An affluent yet incredibly boring suberb in Los Angeles County located along the coast between San Pedro and Redondo Beach. Also known as "The Hill" or "The Bubble". Noteworthy for having no entertainment of any kind at any time, forcing inhabitants to drive to neighboring beach cities such as Redondo, Hermosa and Manhattan for nightlife, while hoping to avoid the loving embrace of the Palos Verdes Estates Police Department upon their inebriated return. Noteworthy for having the only 7/11 in the free world that isn't open 24/7.
I tried to wear a collared shirt and blue jeans to go to the driving range at Trump National Golf Course in Rancho Palos Verdes, but the guy in the Pro Shop told me they have a strict "No Denim" policy.
by Rick S March 20, 2007
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The town in which tennis moms meet for coffee at Starbucks and exchange the latest gossip, CEO fathers head off to work every morning in their designer suits carrying Italian leather suitcases, and teenagers in fancy cars, with music turned all the way up, drive to the top of the hill to start a new day of classes and social interactions. A place of cliffside mansions, localized surf spots, and an unnecessary number of golf courses. City council has control over how tall trees get, whether or not street lights are allowed, and the new pool in your backyard.
We have a view ordinance so that the neighbors below us canot grow trees that will block our 180 degree view of Catalina, there are no street lights in my neighborhood. I live above the Donald Trump golf course.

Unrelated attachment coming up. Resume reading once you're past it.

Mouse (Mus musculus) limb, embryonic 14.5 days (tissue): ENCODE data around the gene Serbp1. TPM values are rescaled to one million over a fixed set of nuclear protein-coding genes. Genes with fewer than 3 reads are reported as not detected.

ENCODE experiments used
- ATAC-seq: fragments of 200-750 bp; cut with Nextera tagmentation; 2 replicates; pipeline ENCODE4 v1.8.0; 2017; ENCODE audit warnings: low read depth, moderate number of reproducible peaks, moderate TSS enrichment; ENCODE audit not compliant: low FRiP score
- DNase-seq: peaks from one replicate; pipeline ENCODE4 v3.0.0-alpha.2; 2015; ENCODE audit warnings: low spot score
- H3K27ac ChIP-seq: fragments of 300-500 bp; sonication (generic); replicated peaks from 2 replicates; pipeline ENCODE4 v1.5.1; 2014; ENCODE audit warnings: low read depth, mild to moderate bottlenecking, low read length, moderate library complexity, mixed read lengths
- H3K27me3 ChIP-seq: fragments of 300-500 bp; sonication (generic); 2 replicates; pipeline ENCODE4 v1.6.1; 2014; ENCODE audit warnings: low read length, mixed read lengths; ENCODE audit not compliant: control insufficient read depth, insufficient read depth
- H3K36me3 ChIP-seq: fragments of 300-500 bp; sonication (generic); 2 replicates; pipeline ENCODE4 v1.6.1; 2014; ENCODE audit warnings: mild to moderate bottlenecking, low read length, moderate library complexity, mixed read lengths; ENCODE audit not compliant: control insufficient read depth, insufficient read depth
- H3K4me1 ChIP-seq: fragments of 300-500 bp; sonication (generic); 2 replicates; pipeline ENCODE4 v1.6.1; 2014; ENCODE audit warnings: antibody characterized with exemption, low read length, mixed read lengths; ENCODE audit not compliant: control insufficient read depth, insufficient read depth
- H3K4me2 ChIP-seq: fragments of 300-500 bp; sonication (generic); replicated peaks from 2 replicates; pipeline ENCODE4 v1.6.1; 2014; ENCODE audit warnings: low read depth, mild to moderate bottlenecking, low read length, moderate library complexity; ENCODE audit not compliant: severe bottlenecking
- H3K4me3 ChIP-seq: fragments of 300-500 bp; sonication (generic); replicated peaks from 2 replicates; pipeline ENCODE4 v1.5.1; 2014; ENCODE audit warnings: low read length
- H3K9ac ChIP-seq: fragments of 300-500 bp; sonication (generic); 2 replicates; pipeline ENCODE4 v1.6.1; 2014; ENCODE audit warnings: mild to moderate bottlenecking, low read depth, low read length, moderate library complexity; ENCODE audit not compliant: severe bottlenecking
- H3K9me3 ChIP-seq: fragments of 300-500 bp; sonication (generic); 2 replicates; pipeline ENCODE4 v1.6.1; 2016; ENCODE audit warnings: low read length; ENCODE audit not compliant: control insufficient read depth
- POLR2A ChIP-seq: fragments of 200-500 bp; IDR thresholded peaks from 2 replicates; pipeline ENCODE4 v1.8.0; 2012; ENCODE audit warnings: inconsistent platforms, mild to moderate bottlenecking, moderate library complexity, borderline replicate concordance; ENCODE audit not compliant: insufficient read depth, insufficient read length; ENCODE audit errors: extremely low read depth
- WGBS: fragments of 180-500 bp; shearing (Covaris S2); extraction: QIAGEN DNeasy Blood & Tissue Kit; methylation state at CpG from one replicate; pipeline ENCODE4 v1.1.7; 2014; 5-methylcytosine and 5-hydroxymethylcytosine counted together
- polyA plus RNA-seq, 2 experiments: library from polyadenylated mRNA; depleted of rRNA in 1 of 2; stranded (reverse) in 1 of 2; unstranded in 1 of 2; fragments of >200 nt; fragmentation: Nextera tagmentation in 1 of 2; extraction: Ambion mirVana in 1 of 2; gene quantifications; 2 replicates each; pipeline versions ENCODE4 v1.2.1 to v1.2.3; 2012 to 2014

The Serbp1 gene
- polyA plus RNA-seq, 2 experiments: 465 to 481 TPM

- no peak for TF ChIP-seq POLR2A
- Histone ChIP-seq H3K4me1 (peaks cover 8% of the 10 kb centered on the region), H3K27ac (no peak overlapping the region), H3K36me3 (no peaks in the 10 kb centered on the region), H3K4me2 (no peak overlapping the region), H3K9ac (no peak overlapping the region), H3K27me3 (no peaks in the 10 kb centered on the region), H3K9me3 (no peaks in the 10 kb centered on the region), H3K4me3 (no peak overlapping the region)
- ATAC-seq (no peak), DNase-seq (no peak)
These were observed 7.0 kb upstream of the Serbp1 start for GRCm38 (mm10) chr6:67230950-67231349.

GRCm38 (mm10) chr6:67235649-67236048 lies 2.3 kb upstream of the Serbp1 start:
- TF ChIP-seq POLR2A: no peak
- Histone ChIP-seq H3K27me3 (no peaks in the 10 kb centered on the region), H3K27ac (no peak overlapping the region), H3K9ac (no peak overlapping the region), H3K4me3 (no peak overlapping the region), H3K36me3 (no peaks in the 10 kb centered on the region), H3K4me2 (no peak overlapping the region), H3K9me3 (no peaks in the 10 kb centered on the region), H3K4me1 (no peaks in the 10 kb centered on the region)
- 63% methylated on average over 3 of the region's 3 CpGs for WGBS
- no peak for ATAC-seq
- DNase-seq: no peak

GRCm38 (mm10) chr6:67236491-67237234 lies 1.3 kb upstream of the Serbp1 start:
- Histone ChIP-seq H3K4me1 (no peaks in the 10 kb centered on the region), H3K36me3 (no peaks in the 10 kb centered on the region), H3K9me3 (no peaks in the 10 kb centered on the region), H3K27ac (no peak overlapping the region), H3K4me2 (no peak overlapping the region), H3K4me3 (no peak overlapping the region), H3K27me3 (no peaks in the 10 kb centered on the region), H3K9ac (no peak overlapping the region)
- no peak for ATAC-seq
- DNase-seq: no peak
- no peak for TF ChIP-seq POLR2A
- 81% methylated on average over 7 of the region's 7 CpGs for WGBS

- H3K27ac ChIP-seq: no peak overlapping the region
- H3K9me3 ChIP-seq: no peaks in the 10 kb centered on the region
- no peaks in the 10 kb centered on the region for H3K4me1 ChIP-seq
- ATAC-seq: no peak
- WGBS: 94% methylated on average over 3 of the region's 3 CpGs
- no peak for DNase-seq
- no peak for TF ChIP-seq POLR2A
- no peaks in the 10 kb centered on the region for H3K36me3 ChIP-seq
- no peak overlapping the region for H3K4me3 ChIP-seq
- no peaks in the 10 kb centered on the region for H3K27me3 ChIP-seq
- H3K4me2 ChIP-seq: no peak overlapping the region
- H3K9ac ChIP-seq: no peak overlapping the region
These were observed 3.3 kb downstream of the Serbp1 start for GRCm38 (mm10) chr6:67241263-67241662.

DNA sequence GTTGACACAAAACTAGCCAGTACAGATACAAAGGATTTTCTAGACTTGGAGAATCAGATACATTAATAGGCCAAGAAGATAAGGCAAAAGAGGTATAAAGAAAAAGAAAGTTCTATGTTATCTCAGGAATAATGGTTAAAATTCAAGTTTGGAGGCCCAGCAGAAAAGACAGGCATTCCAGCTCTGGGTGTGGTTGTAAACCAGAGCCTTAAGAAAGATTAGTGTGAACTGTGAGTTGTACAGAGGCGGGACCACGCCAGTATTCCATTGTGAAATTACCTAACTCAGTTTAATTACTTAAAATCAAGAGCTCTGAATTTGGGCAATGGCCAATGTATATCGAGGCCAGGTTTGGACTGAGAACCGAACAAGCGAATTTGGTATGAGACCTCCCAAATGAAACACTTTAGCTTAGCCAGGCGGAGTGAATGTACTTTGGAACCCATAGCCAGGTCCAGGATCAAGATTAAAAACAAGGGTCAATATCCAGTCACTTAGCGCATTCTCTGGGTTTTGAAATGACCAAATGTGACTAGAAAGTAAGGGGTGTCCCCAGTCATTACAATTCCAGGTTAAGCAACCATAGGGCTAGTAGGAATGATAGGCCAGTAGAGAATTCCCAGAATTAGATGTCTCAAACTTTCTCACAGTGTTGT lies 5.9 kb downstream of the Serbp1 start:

by Alex Krasovec May 4, 2005
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1. A collective term for the four cities on the Palos Verdes Peninsula (Rolling Hills, Rolling Hills Estates, Palos Verdes, and Rancho Palos Verdes).

2. Literally means "green sticks" in Spanish.

3. Also known as "the hill."
"It's not the black Beverly Hills, it's the black Palos Verdes."

- Reservoir Dogs
by Jon April 6, 2005
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This community is wealthy and has a top rating for the public schools, but it is still one of the most bigoted and elitist communities ever. The people there act like they are against racism and care so much about black people, yet one of their high schools had years of racial incidents. The only reason why the high schools rank so well although there is a lot of work is because the parents pay for the best tutors for their kids. Most of the teachers don't contribute shit for either of the school's top rankings. And yet the school system puts so little value into mental health and more into the test scores they can show off to the rest of the country!

There is literally nothing to do here. All the teens like to do here is fight, party, and smoke and then just jump on social media when they get home, yet they still exclude people. This community is not like the rest of LA county. It's not diverse, there is very little to do, and it is it's own community. You'll have an easier time getting to know the Mexicans that don't even live there but commute there from other areas to do manual labor for residents and the schools there.